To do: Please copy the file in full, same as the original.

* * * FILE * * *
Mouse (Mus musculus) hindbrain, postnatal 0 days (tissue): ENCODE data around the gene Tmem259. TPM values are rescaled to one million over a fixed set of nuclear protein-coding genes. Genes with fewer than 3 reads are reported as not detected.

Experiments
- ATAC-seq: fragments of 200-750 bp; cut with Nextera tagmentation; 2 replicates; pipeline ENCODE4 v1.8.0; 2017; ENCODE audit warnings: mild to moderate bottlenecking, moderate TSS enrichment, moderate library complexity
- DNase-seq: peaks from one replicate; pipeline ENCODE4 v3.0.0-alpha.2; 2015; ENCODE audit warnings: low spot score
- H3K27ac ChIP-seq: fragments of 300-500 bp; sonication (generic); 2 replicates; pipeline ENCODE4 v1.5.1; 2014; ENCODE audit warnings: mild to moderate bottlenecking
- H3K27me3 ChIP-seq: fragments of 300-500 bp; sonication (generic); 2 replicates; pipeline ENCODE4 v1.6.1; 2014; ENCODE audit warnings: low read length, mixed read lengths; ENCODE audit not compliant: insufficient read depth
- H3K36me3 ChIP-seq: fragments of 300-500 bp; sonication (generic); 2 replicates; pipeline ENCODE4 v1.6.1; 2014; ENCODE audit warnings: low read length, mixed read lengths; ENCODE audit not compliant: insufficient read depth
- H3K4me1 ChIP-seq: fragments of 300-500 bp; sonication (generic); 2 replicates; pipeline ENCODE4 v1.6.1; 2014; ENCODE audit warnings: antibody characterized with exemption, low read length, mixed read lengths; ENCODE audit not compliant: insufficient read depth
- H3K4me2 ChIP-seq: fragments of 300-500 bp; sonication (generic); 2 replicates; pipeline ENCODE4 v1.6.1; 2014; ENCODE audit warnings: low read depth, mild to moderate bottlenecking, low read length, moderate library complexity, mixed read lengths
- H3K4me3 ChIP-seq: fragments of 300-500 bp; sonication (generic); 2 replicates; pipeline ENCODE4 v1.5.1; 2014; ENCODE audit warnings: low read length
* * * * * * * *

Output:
Mouse (Mus musculus) hindbrain, postnatal 0 days (tissue): ENCODE data around the gene Tmem259. TPM values are rescaled to one million over a fixed set of nuclear protein-coding genes. Genes with fewer than 3 reads are reported as not detected.

Experiments
- ATAC-seq: fragments of 200-750 bp; cut with Nextera tagmentation; 2 replicates; pipeline ENCODE4 v1.8.0; 2017; ENCODE audit warnings: mild to moderate bottlenecking, moderate TSS enrichment, moderate library complexity
- DNase-seq: peaks from one replicate; pipeline ENCODE4 v3.0.0-alpha.2; 2015; ENCODE audit warnings: low spot score
- H3K27ac ChIP-seq: fragments of 300-500 bp; sonication (generic); 2 replicates; pipeline ENCODE4 v1.5.1; 2014; ENCODE audit warnings: mild to moderate bottlenecking
- H3K27me3 ChIP-seq: fragments of 300-500 bp; sonication (generic); 2 replicates; pipeline ENCODE4 v1.6.1; 2014; ENCODE audit warnings: low read length, mixed read lengths; ENCODE audit not compliant: insufficient read depth
- H3K36me3 ChIP-seq: fragments of 300-500 bp; sonication (generic); 2 replicates; pipeline ENCODE4 v1.6.1; 2014; ENCODE audit warnings: low read length, mixed read lengths; ENCODE audit not compliant: insufficient read depth
- H3K4me1 ChIP-seq: fragments of 300-500 bp; sonication (generic); 2 replicates; pipeline ENCODE4 v1.6.1; 2014; ENCODE audit warnings: antibody characterized with exemption, low read length, mixed read lengths; ENCODE audit not compliant: insufficient read depth
- H3K4me2 ChIP-seq: fragments of 300-500 bp; sonication (generic); 2 replicates; pipeline ENCODE4 v1.6.1; 2014; ENCODE audit warnings: low read depth, mild to moderate bottlenecking, low read length, moderate library complexity, mixed read lengths
- H3K4me3 ChIP-seq: fragments of 300-500 bp; sonication (generic); 2 replicates; pipeline ENCODE4 v1.5.1; 2014; ENCODE audit warnings: low read length